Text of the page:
The last completed novel Ian Fleming wrote about his famous character James Bond is You Only Live Twice (1964), in a time when the movie franchise was starting to sky-rocket into world-wide fame. Nevertheless, Fleming proves to be an independent mind. While his novels stick to a general, well-known, format he has played in several occasions with the story and approach. One major difference with the movie adaptations is the more personal touch. The reader experiences a Bond outside his missions, in his off-mission work at the office, and some of his views and feelings which provide a sometimes strange depth and picture of the times and nature of spy work. Another difference is that the movies make the stories far more adventurous and often change the plot considerably. Bond’s missions in the novels are at times more straightforward and singular.
The novel You Only Live Twice contains a very different plot than the movie which is far more exhilarating and action-packed.These are however extensions to the essence of the story of the novel. Bond is taken to a completely different surrounding, Japan, and experiences several elements of Japanese society and culture. Many of the experiences from the book are also there in the movie adaptation. The great difference is that the movie remains somewhat superficial. The viewer gets a rather fast picture of many different things and has little time to contemplate or get a good feeling for it. The novel really goes into depth of Japanese culture, society and history. Perhaps I am biased by my own interest in Japanese culture and history of many years, but I was really taken by Fleming’s impressive and (to my opinion) accurate description of Japan in the early sixties. This is in contrast to other stories taking place in foreign countries where Fleming only adds some general flavor to the scene. Only his first descriptions of Jamaica in his early novels come close. Fleming is a master of detail, certainly considering the short average length of his novels (200 pages). The range of detail concerning Japan goes far beyond his earlier writing. While Fleming at times added the details in the form of info-dumping, this time it is done very naturally during the course of the story in an engaging way.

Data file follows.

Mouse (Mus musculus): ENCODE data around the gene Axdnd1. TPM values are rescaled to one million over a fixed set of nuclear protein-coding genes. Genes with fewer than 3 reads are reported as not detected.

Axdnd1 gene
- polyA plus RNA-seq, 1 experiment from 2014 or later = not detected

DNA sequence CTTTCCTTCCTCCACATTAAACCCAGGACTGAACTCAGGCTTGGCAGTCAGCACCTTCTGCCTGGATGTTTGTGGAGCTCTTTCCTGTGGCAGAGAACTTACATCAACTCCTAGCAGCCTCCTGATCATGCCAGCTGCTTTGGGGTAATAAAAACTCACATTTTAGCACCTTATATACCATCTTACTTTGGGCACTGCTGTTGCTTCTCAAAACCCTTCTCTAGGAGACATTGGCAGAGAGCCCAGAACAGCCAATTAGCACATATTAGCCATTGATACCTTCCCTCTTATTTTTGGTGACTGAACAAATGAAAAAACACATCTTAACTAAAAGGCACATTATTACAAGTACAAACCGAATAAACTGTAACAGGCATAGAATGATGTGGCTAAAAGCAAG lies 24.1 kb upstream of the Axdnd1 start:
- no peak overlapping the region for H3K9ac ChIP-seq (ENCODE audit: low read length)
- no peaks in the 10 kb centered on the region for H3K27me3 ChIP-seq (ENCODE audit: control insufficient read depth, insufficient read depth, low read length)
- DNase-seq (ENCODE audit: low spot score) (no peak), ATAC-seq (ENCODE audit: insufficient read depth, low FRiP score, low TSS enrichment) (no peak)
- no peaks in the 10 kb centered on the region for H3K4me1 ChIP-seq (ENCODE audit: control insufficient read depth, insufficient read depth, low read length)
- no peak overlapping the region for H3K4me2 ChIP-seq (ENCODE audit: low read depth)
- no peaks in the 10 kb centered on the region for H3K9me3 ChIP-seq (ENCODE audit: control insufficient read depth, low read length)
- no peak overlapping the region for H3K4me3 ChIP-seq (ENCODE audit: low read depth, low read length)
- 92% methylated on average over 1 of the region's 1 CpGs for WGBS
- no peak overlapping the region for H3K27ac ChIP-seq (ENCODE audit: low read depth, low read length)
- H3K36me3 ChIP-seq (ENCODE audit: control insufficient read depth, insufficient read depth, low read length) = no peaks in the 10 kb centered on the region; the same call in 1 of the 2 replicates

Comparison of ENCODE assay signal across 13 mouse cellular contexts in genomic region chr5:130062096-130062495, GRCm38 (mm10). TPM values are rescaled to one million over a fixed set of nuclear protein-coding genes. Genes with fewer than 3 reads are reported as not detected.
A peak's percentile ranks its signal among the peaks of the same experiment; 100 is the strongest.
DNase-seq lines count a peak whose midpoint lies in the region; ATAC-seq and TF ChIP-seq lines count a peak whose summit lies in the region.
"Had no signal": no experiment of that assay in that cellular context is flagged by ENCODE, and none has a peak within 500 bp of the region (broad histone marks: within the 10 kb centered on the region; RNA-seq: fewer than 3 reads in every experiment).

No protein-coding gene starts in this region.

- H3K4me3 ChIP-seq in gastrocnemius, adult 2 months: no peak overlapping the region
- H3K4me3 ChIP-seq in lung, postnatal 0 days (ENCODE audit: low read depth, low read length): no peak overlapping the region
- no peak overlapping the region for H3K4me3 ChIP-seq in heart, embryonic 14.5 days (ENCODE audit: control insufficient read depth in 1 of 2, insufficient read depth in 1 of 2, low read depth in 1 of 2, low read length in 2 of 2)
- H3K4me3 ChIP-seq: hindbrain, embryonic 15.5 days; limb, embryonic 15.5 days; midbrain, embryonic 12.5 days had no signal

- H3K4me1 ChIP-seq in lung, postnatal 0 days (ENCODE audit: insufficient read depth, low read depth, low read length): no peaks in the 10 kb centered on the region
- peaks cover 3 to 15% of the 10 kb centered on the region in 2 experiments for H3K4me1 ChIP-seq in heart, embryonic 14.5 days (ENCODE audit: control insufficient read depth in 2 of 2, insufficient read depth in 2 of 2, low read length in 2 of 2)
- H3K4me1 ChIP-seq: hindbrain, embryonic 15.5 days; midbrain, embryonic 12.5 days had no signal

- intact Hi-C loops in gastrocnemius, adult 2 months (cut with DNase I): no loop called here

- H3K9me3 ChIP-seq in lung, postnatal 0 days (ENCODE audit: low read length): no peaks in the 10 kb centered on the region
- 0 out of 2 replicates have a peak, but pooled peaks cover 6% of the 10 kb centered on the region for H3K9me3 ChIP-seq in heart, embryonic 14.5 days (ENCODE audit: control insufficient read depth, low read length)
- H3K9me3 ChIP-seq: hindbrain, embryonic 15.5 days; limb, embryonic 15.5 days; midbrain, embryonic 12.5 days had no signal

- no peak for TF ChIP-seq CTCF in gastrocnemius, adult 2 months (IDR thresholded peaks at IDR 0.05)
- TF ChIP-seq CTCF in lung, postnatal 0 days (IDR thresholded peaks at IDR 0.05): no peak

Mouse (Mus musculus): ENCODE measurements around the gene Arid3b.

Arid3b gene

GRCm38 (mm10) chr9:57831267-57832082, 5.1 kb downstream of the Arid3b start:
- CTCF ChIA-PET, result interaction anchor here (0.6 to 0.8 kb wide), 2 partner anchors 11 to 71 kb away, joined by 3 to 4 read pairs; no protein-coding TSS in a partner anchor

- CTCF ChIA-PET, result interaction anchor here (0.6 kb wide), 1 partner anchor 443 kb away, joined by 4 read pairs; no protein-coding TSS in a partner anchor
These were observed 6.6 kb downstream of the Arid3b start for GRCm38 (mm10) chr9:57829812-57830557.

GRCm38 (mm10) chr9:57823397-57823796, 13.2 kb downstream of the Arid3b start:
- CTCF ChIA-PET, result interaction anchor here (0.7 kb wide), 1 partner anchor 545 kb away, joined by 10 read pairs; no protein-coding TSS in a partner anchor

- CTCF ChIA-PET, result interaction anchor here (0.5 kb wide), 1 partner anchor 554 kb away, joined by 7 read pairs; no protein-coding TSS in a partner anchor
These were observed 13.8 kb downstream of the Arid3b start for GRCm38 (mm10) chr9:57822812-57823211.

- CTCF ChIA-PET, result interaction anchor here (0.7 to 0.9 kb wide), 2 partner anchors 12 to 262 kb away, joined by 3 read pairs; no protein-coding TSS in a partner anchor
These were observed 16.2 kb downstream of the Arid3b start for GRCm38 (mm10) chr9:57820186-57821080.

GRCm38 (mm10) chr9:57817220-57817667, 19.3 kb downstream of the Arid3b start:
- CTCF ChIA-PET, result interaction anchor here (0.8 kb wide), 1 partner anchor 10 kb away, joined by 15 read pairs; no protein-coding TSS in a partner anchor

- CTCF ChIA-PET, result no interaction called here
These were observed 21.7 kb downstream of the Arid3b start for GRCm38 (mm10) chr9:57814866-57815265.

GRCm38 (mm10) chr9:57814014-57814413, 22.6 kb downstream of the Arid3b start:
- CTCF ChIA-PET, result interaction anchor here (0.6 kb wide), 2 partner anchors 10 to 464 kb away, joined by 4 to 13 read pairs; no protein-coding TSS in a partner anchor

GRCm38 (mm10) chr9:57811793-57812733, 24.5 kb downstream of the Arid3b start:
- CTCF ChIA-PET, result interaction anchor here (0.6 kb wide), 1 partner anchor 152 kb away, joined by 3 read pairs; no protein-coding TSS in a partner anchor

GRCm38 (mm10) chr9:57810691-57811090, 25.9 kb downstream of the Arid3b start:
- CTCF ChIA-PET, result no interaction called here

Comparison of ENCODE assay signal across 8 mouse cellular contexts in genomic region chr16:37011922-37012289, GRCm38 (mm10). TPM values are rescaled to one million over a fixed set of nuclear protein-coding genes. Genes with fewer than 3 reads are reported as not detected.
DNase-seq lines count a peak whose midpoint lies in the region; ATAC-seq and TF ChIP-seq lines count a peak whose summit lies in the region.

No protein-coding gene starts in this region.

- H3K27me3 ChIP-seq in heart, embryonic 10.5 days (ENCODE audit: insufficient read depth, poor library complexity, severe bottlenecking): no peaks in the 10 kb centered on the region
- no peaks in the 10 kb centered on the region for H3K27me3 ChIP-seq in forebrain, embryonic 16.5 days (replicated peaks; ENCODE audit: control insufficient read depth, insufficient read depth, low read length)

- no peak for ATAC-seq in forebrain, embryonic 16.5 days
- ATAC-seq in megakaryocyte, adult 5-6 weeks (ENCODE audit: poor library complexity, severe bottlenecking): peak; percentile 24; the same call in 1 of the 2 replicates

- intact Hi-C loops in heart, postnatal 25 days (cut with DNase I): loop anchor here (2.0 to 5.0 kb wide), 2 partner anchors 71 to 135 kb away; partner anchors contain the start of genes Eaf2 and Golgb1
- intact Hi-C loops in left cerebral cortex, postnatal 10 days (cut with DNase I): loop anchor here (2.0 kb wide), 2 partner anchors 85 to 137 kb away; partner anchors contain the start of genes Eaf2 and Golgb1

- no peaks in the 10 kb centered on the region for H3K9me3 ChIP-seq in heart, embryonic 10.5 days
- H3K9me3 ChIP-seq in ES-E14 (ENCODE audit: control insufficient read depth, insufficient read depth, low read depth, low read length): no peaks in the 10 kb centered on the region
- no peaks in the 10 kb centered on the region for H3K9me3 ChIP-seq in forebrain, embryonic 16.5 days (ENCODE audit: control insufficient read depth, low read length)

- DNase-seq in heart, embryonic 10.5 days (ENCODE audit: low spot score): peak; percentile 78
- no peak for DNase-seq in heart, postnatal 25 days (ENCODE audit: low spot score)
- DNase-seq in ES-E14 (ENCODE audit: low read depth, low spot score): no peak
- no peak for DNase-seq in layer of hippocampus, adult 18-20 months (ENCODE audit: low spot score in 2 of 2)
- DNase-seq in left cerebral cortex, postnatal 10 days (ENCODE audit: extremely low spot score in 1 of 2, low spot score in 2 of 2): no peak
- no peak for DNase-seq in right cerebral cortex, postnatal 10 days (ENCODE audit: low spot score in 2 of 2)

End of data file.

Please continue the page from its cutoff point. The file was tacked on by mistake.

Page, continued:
In stark contrast to the movie adaptation and less so with the other novels, You Only Live Twice contains very few action-scenes. It is not just as story about Japan, it is also very much a character-story with Bond in the center. Throughout most of the novel Bond is paired with another character and no other characters take part in their interaction. The dialogues are very strong and insightful. To me it felt that they lifted the novel to a literary quality. These days such elements are quite common in thrillers. The Bond-novels always were something quite more than the average pulp thriller, but the focus was still on sex, gambling, smoking and drinking, and violence. Character interaction was always part of the suspense. While these elements are not absent in You Only Live Twice, they are more an element than a focus. Fleming has given Bond a mission of a different nature. Bond approaches it in the way he always does but with very different effects. To me it was great to read. A new experience.
Looking at the series as a whole Fleming managed to cover a wide spectrum of ideas. The Bond-novels have common elements, but many have their own unique character and flavors. It’s not always the same deal. The reader gets much more and Fleming also takes up challenges of his own.
You Only Live Twice is a great book. Not the best concerning actions scenes or plot complexity, but certainly the best in characterization and dialogue. Knowing the series coming to an end, the reader is treated with more Bond. You know him and you will know him more. The story itself has its typical peculiarities and Bond-feel, and to me it was quite satisfactory, even with the lack of action scenes. Highly recommended.